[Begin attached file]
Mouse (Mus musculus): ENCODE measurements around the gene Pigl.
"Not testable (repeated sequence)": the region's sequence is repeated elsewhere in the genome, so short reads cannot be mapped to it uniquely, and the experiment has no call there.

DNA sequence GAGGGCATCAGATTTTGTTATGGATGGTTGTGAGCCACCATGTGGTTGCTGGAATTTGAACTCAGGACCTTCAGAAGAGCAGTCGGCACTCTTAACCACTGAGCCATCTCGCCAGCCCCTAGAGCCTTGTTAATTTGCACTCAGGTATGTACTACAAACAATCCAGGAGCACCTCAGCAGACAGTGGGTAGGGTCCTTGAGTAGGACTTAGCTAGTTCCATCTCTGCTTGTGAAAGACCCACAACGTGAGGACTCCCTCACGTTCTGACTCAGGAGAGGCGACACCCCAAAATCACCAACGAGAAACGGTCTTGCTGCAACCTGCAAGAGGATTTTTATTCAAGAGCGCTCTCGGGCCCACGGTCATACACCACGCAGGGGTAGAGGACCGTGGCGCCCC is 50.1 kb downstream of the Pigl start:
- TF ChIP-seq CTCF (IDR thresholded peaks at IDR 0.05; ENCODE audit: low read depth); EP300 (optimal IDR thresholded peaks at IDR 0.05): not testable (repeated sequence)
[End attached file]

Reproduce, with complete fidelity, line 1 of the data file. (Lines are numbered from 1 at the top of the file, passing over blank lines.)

Mouse (Mus musculus): ENCODE measurements around the gene Pigl.